N.C. delegation divided on Syria airstrikes

Renee Schoof

The Republican leadership of the House of Representatives declared support on Tuesday for air strikes on Syria, but some Republicans in the North Carolina delegation expressed serious reservations and several said they’d vote against military retaliation.

Those saying they’d vote no were Republicans Renee Ellmers of Dunn and Walter Jones of Greenville.

Rep. Howard Coble, a Republican from Greensboro, said he was leaning to no. Rep. George Holding, a Republican from Raleigh, didn’t say how he’d vote, but said in a statement that even a limited military action could have unknown consequences and may not deter the Syrian regime.

Ellmers explained her decision on Tuesday by saying that the United States had learned from involvement in the Middle East and “the fog of war which clouds our judgment between friend and foe, perceived goals and collateral damage.”

“At this time, I see nothing but hardship, danger, and unprovoked sacrifice on the shoulders of our military, our troops, and their families,” she said in a statement, adding that reasons for not approving military force were shared by her constituents.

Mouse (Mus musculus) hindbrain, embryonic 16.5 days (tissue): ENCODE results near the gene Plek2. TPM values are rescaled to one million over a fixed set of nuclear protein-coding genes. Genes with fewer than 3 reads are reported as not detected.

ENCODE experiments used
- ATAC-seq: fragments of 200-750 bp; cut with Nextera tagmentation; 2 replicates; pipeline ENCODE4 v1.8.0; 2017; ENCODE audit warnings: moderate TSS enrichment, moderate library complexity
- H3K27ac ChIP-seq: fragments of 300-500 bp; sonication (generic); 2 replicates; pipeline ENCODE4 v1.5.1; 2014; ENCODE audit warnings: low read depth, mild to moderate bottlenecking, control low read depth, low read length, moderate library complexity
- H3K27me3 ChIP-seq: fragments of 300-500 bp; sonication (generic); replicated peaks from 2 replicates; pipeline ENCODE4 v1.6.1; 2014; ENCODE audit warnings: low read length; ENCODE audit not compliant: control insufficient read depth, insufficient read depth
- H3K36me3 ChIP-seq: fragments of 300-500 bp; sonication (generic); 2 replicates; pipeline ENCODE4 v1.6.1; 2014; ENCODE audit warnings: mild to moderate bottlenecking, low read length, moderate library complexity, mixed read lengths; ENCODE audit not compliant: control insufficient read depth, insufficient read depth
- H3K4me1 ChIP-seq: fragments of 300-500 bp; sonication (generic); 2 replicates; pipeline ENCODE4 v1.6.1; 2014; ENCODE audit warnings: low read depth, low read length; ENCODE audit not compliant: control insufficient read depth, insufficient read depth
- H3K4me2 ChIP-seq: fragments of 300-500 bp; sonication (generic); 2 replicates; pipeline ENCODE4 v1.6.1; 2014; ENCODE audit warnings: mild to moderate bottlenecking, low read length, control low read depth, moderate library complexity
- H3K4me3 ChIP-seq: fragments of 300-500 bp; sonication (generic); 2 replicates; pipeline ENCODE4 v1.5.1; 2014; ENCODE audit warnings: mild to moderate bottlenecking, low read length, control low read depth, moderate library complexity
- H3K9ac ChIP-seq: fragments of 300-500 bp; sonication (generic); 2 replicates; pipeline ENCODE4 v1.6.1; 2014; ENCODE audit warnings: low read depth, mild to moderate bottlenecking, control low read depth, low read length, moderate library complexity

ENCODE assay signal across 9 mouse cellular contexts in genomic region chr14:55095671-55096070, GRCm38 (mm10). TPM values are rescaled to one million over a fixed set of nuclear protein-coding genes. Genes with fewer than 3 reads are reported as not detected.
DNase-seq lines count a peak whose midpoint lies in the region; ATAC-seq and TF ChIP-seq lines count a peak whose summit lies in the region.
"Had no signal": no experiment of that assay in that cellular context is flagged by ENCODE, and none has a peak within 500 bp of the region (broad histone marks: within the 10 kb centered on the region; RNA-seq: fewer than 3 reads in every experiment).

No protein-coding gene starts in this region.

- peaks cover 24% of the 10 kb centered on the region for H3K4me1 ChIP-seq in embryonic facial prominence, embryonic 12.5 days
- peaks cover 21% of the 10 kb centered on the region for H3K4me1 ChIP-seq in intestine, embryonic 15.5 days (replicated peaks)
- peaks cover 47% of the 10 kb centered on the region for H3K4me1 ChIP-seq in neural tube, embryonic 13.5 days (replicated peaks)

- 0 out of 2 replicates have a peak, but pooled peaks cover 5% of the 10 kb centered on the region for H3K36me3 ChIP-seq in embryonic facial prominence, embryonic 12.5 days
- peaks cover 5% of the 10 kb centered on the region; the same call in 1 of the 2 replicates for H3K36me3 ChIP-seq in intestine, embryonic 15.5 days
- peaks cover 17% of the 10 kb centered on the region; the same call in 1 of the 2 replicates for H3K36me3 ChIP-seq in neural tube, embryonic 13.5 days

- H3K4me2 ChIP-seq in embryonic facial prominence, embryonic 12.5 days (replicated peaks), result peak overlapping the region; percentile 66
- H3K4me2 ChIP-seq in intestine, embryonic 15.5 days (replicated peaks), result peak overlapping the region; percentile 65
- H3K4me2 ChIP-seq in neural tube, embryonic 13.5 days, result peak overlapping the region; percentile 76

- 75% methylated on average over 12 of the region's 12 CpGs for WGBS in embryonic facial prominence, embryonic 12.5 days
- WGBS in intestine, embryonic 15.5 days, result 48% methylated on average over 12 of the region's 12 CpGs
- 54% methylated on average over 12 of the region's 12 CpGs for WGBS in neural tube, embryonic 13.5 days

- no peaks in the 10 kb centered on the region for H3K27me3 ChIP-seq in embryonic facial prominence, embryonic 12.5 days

She added that she would stick to that position “unless further evidence shows a clear threat to our national interests and a clearly defined vision of victory.”

Coble said he was leaning toward voting no for three reasons: “We cannot afford it,” “we will be going it alone,” and “we will be a day late and a dollar short.”

Coble said his constituents “overwhelmingly agree” that the U.S. should not use military force in Syria. He called the use of chemical weapons “a heinous act of cowardice” and noted the deaths of 100,000 other people in the civil war but added: “We cannot afford to be the world’s police force.”

Jones said through his spokeswoman, Sarah Howard, that he was strongly opposed to U.S. involvement in Syria and would vote against any authorization for military action.

“In light of the enormous debt and budget constraints our country is facing, Congressman Jones believes the money that would be spent on military intervention in Syria should be put to use here at home,” Howard said.

Holding on Tuesday had nothing to add to his statement from a few days earlier, said his press secretary, Lindsay Hamilton.

“The decision to attack Syria boils down to a series of blunt questions: What abiding American interest makes an attack on another country unavoidable? Is there a justification for putting American lives in danger? What are the consequences of an attack?” Holding said in the statement, adding, “before I can consider voting for any military action, I am going to have to hear some convincing answers.”

Republican Sen. Richard Burr said on Saturday that “short of putting troops on the ground, it is time for the United States and our NATO allies to take necessary, punitive military action against the Syrian regime” and send a clear signal that the use of chemical weapons has consequences.

Burr spokesman Robert Reid on Tuesday confirmed that Burr would vote to support such a move to act.